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The Good, the Bad, the Ugly

November 21, 2009
This old house has seen the sunshine
of many different years.
This old house has seen some happiness
This old house has seen some tears.
~ Edna Howard White
Stained Glass Transom

My affair with antique houses started when I was a child. I grew up on the NJ shore in a town consisting of newer neighborhoods circling the original village. Historical homes lined the few streets in the downtown area but like a lot of towns, they were mostly converted into doctor and attorney offices or shops. Why is that? Anyway, every time I passed an old house my heart would skip a beat. I was envious of the people who lived in those homes and thought their lives must be filled with love and traditions as old and strong as the walls that surrounded them.

Corbels Old houses seduce you with architectural details. They lure you with a welcoming front porch, stained glass, transoms, enamel and crystal door knobs, planked hardwood floors, tin ceilings, substantial molding, plaster walls, gingerbread trim, corbels, slate roofs. long windows with original wavy glass, claw foot tubs; to name a few.


If you are anything like me, you automatically consider the history of these houses, the charm, the character, perhaps if it’s in decline, the hidden potential. I never once thought about the age, the deterioration, the out-dated infrastructure, the repairs and certainly not the cost. Thank goodness The Man grew up in an old house and knew exactly what he signed up for.

We were soon moved in and planning renovations and restorations when the Fairfield House started to remind me of her age. I lit a candle in the kitchen and had a blast of cold air blow it out. Was it a g g ghost? No, I should be so lucky. An exorcism costs less than our monthly oil bill. Insulation was unheard of when this house was built. It was so bad that we got in the habit of bringing an ice scraper into the shower. The Man installed the much needed and appreciated insulation and again we focused on a project that would leave our mark on the house. That was postponed the morning we woke up with no heat and had to purchase a brand spanking new furnace. Now back to that project, Where were we? Oh yes, we were …postponing it yet again because the hot water heater missed the original furnace and died of a broken heart a few weeks later. Hot water heater replaced.

Siamese Cat on Radiator
We still haven’t converted the knob and tube electrical system that will prevent the upstairs hall light from winking at each person that passes by or install a new central heating and cooling system. We currently have cast iron radiators–dust magnets, but much loved by our two cats. The Man has to install window unit air conditioners in the summer (talk about antiques!). I scolded the dog for a puddle on the floor. Further investigation revealed a leak in the roof. As recently as two nights ago, a loud bang roused me from my sleep.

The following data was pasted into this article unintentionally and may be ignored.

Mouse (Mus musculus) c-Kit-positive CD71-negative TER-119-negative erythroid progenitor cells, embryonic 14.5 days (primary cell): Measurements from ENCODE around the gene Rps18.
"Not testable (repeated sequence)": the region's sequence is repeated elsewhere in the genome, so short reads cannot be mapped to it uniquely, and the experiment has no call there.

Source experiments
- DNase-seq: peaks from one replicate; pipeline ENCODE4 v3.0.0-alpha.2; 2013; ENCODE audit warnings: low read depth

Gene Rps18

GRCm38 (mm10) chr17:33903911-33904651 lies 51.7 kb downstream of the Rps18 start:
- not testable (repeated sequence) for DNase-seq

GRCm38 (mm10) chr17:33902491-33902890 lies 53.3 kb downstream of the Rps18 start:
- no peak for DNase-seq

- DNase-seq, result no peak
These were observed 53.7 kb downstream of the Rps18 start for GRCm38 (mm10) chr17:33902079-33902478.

Hole in the Ceiling

Did someone fall out of bed or worse, break in (perhaps to steal one of my valuable antique window unit air conditioners)? I found a chunk of plaster on the floor and a gaping hole in the ceiling the next morning. Thank God it happened at night, I could have been knocked unconscious. Each project is a Pandora’s Box.

Am I still inlove with old houses now that I know the good, the bad, the ugly? Hell, yes! Would I do it again? In an instant! Each day I pass by one of the unique Victorian features in our home and think I am one of the lucky people living in one of those old houses.


Linking to:

 LaurieAnna’s Vintage Home 





4 Comments leave one →
  1. November 24, 2009 11:25 am

    “It was so bad that we got in the habit of bringing an ice scrapper into the shower.”

    Oh my! I can only imagine!

    But how fortunate you are to live in a house with such character! Beautiful! If you don’t already, years from now when things are all in order you will feel it was every inconvenience!

  2. Steve Telofski permalink
    December 2, 2009 11:06 am

    Deborah, your home is simply spectacular. I am happy to see the house is being lived in like it was intended. You and Thomas have done a phenomenal job on the ongoing restoration. There is nothing more interesting than antique houses.

  3. January 5, 2010 7:39 pm

    I had to laugh when I read through your blog entries especially this one about the plaster. We left home for a few days and came back to the plaster ceiling in the tiny laundry room on the floor. Old houses certainly make life an adventure!!

    Thank you for coming over and saying “hi”. I wish our house had as much character on the outside as yours. At some point in time the owners decided they like stucco!


  4. August 19, 2011 12:42 pm

    I hear ya, my friend!
    All those quirks and deficiencies are the price we pay for living in a house with a soul.

    Your old girl is beautiful!


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